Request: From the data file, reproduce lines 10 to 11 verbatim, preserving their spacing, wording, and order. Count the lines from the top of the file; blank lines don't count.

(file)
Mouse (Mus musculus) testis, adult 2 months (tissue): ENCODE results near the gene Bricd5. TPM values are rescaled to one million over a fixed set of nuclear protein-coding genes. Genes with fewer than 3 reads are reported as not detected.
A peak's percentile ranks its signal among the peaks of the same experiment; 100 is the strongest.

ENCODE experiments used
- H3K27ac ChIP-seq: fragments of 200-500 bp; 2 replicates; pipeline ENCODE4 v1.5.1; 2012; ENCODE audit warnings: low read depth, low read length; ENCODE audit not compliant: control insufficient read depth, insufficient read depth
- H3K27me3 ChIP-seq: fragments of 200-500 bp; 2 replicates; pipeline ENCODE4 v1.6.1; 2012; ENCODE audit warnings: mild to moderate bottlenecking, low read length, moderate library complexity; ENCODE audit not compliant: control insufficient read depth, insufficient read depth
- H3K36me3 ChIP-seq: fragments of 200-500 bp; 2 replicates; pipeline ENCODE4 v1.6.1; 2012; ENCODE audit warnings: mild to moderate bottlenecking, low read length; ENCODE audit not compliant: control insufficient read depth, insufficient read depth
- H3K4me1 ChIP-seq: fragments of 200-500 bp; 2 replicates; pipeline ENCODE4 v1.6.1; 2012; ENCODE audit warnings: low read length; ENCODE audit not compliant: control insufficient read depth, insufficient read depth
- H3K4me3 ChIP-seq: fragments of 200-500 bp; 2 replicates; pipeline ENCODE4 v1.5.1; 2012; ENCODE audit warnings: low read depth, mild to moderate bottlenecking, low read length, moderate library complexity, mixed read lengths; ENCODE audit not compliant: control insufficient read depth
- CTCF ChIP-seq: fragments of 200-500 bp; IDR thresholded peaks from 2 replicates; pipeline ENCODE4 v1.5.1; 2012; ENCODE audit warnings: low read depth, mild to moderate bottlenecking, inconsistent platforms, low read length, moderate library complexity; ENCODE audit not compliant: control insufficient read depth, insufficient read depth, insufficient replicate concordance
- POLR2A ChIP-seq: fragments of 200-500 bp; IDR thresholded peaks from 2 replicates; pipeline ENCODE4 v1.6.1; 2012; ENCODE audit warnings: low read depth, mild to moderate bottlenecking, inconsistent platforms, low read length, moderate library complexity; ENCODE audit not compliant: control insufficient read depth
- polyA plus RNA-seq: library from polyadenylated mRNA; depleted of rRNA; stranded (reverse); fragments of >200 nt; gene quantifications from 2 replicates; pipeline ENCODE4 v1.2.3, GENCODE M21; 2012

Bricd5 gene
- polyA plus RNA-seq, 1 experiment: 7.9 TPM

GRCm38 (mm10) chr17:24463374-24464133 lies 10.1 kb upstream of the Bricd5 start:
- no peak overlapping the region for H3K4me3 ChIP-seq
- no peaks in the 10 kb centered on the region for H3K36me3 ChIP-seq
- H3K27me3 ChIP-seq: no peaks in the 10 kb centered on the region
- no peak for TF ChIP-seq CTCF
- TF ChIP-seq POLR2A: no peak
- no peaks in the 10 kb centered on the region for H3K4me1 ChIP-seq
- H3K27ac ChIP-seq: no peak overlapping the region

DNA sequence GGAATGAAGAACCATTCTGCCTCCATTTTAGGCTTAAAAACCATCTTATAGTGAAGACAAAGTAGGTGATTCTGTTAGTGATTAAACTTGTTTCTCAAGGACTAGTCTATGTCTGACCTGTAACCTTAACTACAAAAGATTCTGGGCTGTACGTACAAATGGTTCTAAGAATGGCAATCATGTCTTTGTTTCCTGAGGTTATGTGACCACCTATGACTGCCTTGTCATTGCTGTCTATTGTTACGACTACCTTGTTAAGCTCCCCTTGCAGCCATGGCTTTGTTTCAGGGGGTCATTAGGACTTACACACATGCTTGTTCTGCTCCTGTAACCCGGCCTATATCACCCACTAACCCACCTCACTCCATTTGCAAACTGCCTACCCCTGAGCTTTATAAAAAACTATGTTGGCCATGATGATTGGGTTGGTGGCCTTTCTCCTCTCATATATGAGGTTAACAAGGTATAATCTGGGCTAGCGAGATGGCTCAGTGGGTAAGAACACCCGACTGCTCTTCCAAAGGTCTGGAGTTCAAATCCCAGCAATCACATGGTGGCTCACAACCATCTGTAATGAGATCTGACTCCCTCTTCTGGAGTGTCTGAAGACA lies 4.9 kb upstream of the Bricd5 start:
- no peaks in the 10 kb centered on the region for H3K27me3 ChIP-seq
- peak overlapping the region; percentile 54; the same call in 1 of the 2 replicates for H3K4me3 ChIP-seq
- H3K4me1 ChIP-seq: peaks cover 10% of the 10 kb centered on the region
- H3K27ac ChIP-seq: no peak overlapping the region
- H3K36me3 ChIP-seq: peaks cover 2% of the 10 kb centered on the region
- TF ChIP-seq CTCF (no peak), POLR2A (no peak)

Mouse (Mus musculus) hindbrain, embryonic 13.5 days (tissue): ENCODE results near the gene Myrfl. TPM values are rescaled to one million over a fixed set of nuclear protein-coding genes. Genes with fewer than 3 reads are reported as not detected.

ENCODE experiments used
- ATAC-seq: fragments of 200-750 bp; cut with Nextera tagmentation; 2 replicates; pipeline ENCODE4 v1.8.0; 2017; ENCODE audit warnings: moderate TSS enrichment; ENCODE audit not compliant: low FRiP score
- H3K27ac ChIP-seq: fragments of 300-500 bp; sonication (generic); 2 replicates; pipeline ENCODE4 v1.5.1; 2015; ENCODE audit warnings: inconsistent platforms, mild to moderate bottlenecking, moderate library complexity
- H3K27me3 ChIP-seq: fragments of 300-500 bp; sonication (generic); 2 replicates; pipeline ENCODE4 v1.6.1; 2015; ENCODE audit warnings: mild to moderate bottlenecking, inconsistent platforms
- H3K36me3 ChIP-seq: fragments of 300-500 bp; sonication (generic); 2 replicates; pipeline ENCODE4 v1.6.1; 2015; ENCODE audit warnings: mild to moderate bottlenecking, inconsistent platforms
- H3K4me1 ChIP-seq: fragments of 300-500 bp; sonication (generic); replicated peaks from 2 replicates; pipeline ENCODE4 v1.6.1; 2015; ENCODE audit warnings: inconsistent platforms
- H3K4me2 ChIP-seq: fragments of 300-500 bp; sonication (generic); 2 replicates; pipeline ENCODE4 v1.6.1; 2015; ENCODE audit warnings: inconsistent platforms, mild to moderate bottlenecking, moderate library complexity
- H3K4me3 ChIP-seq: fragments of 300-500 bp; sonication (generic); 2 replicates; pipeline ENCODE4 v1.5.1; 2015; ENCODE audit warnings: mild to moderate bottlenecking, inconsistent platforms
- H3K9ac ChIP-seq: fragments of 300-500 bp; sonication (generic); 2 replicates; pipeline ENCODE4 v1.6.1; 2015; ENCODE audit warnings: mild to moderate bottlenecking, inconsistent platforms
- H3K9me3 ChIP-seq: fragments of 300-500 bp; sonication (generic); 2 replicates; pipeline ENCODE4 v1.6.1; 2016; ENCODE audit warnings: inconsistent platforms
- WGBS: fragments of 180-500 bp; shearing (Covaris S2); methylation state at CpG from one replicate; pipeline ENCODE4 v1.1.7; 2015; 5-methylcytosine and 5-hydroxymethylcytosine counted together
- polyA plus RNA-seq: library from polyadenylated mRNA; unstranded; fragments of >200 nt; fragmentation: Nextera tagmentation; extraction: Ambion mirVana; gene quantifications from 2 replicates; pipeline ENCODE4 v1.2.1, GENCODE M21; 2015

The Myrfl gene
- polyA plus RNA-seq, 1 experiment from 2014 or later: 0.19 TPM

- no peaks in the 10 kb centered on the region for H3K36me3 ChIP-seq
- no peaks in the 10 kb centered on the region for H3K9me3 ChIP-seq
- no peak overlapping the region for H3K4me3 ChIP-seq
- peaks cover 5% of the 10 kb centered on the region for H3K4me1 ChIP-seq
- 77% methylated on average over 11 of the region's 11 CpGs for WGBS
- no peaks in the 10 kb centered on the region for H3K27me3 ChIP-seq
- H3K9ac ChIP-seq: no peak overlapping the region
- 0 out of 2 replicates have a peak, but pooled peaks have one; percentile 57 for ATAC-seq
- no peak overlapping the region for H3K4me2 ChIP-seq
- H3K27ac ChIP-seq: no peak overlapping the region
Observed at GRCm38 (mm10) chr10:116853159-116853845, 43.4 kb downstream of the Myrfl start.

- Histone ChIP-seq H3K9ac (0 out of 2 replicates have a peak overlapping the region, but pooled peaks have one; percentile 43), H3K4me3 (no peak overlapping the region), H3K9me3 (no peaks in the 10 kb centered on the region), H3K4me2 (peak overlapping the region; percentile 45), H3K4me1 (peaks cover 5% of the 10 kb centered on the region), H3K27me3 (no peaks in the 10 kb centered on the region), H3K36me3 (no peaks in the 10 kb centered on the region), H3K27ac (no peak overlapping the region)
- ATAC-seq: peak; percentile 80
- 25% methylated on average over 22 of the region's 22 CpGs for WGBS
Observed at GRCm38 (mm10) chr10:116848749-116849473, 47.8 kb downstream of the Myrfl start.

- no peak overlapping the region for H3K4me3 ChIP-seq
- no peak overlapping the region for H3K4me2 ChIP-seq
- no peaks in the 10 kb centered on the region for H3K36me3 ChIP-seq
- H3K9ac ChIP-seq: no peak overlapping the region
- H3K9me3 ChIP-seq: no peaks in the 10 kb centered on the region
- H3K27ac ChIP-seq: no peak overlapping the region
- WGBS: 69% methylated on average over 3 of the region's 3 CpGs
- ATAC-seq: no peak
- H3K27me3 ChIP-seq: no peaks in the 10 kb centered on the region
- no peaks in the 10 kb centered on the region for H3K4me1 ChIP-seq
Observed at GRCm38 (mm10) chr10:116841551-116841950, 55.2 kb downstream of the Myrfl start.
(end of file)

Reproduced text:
- POLR2A ChIP-seq: fragments of 200-500 bp; IDR thresholded peaks from 2 replicates; pipeline ENCODE4 v1.6.1; 2012; ENCODE audit warnings: low read depth, mild to moderate bottlenecking, inconsistent platforms, low read length, moderate library complexity; ENCODE audit not compliant: control insufficient read depth
- polyA plus RNA-seq: library from polyadenylated mRNA; depleted of rRNA; stranded (reverse); fragments of >200 nt; gene quantifications from 2 replicates; pipeline ENCODE4 v1.2.3, GENCODE M21; 2012